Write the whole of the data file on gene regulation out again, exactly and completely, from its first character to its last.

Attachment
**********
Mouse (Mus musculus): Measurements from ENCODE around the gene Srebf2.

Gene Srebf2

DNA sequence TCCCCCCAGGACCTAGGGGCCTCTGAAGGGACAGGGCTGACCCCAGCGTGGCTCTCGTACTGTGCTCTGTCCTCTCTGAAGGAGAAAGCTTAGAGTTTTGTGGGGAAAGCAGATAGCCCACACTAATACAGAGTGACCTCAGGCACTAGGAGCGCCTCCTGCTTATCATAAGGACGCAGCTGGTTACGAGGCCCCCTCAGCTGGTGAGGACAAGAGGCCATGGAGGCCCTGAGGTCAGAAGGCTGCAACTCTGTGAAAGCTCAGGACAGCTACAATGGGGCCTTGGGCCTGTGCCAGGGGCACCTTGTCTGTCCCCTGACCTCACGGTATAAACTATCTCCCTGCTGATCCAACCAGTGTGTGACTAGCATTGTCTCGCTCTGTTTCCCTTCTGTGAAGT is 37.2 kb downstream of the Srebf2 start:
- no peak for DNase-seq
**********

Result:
Mouse (Mus musculus): Measurements from ENCODE around the gene Srebf2.

Gene Srebf2

DNA sequence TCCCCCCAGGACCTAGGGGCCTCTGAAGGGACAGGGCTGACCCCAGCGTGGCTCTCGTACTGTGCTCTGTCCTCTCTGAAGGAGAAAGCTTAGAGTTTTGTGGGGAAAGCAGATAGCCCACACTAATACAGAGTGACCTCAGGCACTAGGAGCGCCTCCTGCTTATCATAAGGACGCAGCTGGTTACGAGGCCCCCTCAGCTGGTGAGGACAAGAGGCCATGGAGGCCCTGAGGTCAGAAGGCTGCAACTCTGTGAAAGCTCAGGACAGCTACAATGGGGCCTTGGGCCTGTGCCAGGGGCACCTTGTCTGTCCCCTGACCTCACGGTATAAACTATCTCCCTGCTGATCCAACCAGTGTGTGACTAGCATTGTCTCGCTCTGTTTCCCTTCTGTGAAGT is 37.2 kb downstream of the Srebf2 start:
- no peak for DNase-seq